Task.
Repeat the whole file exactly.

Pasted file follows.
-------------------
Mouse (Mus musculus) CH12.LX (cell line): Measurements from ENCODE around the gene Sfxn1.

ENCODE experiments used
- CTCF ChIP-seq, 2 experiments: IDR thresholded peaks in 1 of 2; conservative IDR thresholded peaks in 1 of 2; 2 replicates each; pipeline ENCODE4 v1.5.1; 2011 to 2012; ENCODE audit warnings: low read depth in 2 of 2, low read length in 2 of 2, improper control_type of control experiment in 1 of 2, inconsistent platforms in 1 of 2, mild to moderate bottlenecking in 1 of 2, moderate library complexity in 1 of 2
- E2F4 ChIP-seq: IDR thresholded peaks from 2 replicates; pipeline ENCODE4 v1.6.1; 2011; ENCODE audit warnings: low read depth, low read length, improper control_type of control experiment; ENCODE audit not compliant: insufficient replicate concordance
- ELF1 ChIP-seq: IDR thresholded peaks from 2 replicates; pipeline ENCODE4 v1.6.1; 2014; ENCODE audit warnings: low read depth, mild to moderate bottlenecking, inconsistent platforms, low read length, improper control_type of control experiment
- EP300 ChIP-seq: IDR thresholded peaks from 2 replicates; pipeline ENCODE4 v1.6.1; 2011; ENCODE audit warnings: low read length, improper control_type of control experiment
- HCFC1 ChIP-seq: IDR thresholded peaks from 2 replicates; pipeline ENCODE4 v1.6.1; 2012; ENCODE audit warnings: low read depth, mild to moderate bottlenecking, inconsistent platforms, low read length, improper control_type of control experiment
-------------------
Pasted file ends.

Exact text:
Mouse (Mus musculus) CH12.LX (cell line): Measurements from ENCODE around the gene Sfxn1.

ENCODE experiments used
- CTCF ChIP-seq, 2 experiments: IDR thresholded peaks in 1 of 2; conservative IDR thresholded peaks in 1 of 2; 2 replicates each; pipeline ENCODE4 v1.5.1; 2011 to 2012; ENCODE audit warnings: low read depth in 2 of 2, low read length in 2 of 2, improper control_type of control experiment in 1 of 2, inconsistent platforms in 1 of 2, mild to moderate bottlenecking in 1 of 2, moderate library complexity in 1 of 2
- E2F4 ChIP-seq: IDR thresholded peaks from 2 replicates; pipeline ENCODE4 v1.6.1; 2011; ENCODE audit warnings: low read depth, low read length, improper control_type of control experiment; ENCODE audit not compliant: insufficient replicate concordance
- ELF1 ChIP-seq: IDR thresholded peaks from 2 replicates; pipeline ENCODE4 v1.6.1; 2014; ENCODE audit warnings: low read depth, mild to moderate bottlenecking, inconsistent platforms, low read length, improper control_type of control experiment
- EP300 ChIP-seq: IDR thresholded peaks from 2 replicates; pipeline ENCODE4 v1.6.1; 2011; ENCODE audit warnings: low read length, improper control_type of control experiment
- HCFC1 ChIP-seq: IDR thresholded peaks from 2 replicates; pipeline ENCODE4 v1.6.1; 2012; ENCODE audit warnings: low read depth, mild to moderate bottlenecking, inconsistent platforms, low read length, improper control_type of control experiment